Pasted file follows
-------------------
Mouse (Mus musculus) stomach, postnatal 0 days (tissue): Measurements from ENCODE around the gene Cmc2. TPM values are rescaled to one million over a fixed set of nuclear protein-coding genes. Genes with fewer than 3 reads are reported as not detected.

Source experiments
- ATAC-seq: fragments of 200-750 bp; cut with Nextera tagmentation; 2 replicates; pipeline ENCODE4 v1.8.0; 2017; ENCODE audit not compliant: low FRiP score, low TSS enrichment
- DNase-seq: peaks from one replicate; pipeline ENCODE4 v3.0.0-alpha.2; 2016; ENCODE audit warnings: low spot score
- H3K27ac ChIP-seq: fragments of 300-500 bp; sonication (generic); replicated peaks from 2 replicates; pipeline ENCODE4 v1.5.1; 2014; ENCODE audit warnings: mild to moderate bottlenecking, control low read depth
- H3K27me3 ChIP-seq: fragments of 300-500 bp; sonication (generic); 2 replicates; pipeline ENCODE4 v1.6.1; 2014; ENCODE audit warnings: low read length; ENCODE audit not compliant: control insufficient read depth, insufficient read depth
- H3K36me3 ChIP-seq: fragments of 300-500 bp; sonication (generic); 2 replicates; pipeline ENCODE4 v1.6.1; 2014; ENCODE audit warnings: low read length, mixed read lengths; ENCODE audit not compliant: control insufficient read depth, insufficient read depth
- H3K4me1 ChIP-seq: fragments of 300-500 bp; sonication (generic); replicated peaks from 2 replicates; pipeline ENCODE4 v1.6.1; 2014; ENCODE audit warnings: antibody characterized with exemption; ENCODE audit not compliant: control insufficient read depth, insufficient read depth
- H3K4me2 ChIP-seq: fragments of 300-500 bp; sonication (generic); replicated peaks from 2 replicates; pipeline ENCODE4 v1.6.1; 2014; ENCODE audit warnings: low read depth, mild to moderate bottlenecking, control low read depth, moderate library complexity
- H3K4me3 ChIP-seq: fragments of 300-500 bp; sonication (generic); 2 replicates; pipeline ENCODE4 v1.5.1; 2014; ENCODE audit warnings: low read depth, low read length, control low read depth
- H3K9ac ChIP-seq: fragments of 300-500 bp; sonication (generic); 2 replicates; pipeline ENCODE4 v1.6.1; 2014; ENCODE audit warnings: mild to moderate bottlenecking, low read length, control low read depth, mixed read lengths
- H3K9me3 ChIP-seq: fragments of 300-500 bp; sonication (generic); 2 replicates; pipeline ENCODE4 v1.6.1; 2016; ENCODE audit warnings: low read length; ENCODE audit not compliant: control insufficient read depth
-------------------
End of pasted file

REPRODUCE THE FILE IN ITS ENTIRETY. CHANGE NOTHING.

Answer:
Mouse (Mus musculus) stomach, postnatal 0 days (tissue): Measurements from ENCODE around the gene Cmc2. TPM values are rescaled to one million over a fixed set of nuclear protein-coding genes. Genes with fewer than 3 reads are reported as not detected.

Source experiments
- ATAC-seq: fragments of 200-750 bp; cut with Nextera tagmentation; 2 replicates; pipeline ENCODE4 v1.8.0; 2017; ENCODE audit not compliant: low FRiP score, low TSS enrichment
- DNase-seq: peaks from one replicate; pipeline ENCODE4 v3.0.0-alpha.2; 2016; ENCODE audit warnings: low spot score
- H3K27ac ChIP-seq: fragments of 300-500 bp; sonication (generic); replicated peaks from 2 replicates; pipeline ENCODE4 v1.5.1; 2014; ENCODE audit warnings: mild to moderate bottlenecking, control low read depth
- H3K27me3 ChIP-seq: fragments of 300-500 bp; sonication (generic); 2 replicates; pipeline ENCODE4 v1.6.1; 2014; ENCODE audit warnings: low read length; ENCODE audit not compliant: control insufficient read depth, insufficient read depth
- H3K36me3 ChIP-seq: fragments of 300-500 bp; sonication (generic); 2 replicates; pipeline ENCODE4 v1.6.1; 2014; ENCODE audit warnings: low read length, mixed read lengths; ENCODE audit not compliant: control insufficient read depth, insufficient read depth
- H3K4me1 ChIP-seq: fragments of 300-500 bp; sonication (generic); replicated peaks from 2 replicates; pipeline ENCODE4 v1.6.1; 2014; ENCODE audit warnings: antibody characterized with exemption; ENCODE audit not compliant: control insufficient read depth, insufficient read depth
- H3K4me2 ChIP-seq: fragments of 300-500 bp; sonication (generic); replicated peaks from 2 replicates; pipeline ENCODE4 v1.6.1; 2014; ENCODE audit warnings: low read depth, mild to moderate bottlenecking, control low read depth, moderate library complexity
- H3K4me3 ChIP-seq: fragments of 300-500 bp; sonication (generic); 2 replicates; pipeline ENCODE4 v1.5.1; 2014; ENCODE audit warnings: low read depth, low read length, control low read depth
- H3K9ac ChIP-seq: fragments of 300-500 bp; sonication (generic); 2 replicates; pipeline ENCODE4 v1.6.1; 2014; ENCODE audit warnings: mild to moderate bottlenecking, low read length, control low read depth, mixed read lengths
- H3K9me3 ChIP-seq: fragments of 300-500 bp; sonication (generic); 2 replicates; pipeline ENCODE4 v1.6.1; 2016; ENCODE audit warnings: low read length; ENCODE audit not compliant: control insufficient read depth